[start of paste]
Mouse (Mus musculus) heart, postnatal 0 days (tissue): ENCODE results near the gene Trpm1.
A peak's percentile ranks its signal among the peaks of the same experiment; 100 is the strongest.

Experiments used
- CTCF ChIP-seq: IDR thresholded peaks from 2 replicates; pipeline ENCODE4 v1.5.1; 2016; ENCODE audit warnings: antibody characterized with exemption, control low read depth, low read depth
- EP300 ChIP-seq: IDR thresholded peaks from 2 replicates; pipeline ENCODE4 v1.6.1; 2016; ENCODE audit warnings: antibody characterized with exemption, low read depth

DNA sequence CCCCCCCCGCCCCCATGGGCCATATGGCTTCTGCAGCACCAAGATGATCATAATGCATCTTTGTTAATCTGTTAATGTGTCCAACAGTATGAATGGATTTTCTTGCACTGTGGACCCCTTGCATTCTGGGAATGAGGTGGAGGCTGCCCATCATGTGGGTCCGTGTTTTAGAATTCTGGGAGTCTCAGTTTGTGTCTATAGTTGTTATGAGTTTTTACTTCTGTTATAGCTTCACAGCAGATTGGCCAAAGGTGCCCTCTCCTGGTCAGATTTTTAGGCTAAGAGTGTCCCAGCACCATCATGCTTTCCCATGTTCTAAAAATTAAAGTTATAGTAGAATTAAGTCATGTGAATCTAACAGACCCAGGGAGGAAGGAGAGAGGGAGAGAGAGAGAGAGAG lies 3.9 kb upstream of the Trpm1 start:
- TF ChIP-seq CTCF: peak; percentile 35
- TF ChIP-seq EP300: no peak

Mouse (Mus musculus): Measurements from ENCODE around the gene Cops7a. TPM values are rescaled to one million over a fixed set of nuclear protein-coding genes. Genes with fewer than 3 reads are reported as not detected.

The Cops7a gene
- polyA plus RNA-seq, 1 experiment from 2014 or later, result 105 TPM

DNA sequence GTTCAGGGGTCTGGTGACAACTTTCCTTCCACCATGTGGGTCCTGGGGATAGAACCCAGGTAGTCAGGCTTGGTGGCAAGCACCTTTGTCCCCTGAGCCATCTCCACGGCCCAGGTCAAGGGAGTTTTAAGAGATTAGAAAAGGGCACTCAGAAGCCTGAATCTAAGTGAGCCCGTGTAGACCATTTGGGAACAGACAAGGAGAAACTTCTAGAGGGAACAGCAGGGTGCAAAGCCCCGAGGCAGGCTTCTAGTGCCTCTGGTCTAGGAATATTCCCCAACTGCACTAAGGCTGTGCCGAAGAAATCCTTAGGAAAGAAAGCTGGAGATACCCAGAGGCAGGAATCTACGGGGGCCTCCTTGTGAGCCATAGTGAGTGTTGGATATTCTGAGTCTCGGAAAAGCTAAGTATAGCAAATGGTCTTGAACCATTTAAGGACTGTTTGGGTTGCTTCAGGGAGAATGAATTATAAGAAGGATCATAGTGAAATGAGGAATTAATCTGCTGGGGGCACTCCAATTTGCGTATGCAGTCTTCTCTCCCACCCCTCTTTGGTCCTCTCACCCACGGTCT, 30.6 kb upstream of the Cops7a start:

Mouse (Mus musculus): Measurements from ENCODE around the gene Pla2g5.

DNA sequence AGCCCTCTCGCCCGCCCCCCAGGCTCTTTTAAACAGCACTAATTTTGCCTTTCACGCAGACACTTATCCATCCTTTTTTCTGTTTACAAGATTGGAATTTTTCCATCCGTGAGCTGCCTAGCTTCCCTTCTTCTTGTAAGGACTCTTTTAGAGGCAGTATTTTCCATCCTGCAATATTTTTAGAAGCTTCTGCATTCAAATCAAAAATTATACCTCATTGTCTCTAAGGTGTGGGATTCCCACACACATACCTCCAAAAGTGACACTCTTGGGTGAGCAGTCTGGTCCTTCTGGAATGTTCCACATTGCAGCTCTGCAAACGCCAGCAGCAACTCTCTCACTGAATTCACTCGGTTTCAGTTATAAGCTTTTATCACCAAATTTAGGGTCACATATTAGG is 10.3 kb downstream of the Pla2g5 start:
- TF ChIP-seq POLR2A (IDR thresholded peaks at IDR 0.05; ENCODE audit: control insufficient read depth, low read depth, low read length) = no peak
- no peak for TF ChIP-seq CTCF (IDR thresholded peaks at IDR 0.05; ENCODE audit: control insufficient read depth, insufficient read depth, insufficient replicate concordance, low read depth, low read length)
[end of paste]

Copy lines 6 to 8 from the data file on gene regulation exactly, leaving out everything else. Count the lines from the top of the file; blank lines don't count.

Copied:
DNA sequence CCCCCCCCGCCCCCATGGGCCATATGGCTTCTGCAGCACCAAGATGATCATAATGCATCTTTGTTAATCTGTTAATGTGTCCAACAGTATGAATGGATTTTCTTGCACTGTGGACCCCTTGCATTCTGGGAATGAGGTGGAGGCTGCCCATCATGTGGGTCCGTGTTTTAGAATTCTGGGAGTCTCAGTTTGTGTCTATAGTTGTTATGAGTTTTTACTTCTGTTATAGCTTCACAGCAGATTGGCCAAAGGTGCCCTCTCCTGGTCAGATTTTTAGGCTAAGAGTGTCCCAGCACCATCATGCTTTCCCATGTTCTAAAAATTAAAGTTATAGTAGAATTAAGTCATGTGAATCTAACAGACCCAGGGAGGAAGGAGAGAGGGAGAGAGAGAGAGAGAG lies 3.9 kb upstream of the Trpm1 start:
- TF ChIP-seq CTCF: peak; percentile 35
- TF ChIP-seq EP300: no peak